After examining the skull anistropy, extinct reptile with an incredibly long neck, paleontologists came to the conclusion that she was an aquatic way of life and hunted from ambush. And in the same area have co-existed at least two kinds of tanystropheus: large catching fish and cephalopods, and small — small crustaceans. The results of a study published in a paper in the journal Current Biology.
Tanystropheus (Tanystropheus longobardicus) is among the most amazing extinct reptiles. The main feature of this archosauromorpha, inhabiting the territory of modern Eurasia in the middle and late Triassic (245-228 million years ago), incredibly long neck, which accounted for half of the five-meter body of the animal. While it consisted of only 13 vertebrae, that is was hard.
Lifestyle anistropy long remained for paleontologists mystery. Remains of this genus most often found in coastal sediments, and teeth discovered instances indicate feeding fish. However, whether tanystropheus water predator, or fishing from the shore, using a long neck like a fishing rod, it was unclear. The search for the answer to this question was complicated by the fact that the skulls of the most famous scientists instances badly damaged.
To solve the mystery of anistropy decided a team of researchers led by Stefan Speckmann (Stephan N. F. Spiekman) from the University of Zurich decided to solve the mystery of canisterapie. With the help of computer imaging they examined the crushed skull of this reptile and restored the details of its structure. In addition, the researchers have used three-dimensional printing to create models of the skull.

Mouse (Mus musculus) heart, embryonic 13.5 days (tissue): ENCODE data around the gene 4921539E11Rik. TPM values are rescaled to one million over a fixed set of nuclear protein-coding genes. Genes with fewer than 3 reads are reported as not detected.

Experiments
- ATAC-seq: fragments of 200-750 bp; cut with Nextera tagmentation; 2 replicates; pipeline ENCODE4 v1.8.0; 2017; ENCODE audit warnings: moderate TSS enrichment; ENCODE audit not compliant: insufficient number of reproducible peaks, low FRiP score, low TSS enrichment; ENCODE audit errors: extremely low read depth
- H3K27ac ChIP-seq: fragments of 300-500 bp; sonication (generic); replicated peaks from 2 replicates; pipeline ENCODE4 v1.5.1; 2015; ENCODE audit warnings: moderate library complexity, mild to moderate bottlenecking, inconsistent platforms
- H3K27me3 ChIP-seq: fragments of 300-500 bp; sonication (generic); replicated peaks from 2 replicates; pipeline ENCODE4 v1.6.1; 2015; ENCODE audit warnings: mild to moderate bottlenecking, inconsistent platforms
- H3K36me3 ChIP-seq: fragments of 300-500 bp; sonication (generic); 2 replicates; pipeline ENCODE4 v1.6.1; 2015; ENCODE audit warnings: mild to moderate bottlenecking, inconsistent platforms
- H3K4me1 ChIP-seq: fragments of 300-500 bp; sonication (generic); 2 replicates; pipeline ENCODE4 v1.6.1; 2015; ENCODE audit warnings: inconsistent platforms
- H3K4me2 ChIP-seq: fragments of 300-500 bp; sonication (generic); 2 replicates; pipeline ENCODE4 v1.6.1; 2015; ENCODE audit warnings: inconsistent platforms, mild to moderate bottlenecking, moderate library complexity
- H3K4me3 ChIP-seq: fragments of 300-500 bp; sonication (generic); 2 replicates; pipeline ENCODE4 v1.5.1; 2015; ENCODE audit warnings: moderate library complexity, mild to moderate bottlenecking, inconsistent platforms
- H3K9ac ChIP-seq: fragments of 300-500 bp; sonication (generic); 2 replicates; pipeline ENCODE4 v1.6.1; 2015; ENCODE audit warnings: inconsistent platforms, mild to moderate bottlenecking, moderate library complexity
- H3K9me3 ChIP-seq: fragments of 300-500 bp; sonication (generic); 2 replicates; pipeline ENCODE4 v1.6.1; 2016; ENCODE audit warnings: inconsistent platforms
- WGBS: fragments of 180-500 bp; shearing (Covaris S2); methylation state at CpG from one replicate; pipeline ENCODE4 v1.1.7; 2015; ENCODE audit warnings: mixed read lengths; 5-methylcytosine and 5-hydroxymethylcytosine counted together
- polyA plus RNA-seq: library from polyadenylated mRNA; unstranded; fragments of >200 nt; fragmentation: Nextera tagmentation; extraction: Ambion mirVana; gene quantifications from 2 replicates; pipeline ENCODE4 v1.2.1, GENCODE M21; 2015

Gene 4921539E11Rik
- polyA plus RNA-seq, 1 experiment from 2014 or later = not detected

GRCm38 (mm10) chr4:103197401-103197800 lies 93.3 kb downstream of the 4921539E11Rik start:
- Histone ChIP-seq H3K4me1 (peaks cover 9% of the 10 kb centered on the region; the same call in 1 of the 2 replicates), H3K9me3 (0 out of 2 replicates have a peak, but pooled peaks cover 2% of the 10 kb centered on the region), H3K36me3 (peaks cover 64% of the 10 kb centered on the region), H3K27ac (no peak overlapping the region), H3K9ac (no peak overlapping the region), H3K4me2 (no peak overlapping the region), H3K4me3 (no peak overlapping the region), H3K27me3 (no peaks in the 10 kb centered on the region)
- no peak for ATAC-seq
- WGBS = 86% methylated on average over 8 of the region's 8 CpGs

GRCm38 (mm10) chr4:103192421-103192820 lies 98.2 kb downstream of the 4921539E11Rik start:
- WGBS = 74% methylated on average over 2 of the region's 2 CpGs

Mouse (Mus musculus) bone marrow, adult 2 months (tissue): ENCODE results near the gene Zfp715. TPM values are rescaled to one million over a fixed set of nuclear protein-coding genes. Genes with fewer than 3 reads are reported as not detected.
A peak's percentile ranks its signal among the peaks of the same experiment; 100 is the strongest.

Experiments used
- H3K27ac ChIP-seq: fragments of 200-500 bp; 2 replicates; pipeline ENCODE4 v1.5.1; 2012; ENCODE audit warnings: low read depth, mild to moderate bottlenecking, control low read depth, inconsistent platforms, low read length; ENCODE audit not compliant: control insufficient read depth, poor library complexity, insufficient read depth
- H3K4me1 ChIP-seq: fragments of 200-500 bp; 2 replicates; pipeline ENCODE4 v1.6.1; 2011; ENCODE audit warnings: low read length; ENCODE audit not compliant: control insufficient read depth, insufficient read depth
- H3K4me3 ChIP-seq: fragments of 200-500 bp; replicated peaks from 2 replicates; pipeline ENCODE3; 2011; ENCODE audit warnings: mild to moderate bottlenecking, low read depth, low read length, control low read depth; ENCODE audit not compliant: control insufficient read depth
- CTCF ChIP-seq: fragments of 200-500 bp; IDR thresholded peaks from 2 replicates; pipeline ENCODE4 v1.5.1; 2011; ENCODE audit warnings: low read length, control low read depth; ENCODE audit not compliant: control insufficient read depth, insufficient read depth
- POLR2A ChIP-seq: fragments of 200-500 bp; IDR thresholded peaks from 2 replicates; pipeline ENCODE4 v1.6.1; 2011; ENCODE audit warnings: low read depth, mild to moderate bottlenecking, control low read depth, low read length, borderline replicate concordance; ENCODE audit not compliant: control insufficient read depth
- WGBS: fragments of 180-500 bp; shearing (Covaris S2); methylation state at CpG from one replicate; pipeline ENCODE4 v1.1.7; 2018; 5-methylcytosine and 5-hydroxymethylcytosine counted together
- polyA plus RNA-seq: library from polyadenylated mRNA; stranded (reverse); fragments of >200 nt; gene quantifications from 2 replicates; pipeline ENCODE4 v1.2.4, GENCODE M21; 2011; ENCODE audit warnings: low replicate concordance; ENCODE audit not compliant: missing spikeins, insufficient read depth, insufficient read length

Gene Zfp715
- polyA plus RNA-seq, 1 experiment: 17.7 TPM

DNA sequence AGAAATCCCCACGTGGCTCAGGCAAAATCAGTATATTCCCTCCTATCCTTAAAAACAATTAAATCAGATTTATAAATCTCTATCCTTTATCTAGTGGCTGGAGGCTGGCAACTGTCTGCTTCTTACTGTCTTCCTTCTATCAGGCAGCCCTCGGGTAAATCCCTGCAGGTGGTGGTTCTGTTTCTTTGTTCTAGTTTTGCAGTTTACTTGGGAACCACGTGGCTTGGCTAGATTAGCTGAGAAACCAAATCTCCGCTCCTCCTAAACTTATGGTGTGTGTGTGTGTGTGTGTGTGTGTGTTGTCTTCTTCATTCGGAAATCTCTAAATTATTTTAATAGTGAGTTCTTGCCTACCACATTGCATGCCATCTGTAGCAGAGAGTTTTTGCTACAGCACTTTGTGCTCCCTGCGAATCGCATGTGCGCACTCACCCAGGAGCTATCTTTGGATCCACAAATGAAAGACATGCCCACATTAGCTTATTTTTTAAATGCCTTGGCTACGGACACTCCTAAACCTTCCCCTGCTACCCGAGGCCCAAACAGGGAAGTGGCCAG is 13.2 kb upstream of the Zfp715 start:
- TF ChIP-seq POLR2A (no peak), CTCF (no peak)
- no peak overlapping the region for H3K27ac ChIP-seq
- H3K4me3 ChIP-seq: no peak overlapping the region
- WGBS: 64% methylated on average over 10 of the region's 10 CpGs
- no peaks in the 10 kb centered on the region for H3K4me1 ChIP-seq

It turned out that the skull anistropy bears plenty of evidence of adaptation to life in water. The nostrils of the reptile was shifted to the upper side of the snout like a crocodile, and the teeth formed a “crown”, perfectly suited for catching aquatic animals.
In addition, the researchers compared the structure of large (up to five to six meters) and small (up to five feet) copies of canisterapie. Traditionally it was believed that they belong to adult and young individuals respectively. However, paleontologists have discovered the bones of small animals traces of annual rings — this means that they were sexually Mature.
Based on these results the authors concluded that the Triassic on the same territory there existed two types of tanystropheus — small and large. For the first retained the traditional name T. longobardicus, and the second was described as a new species, T. hydroides.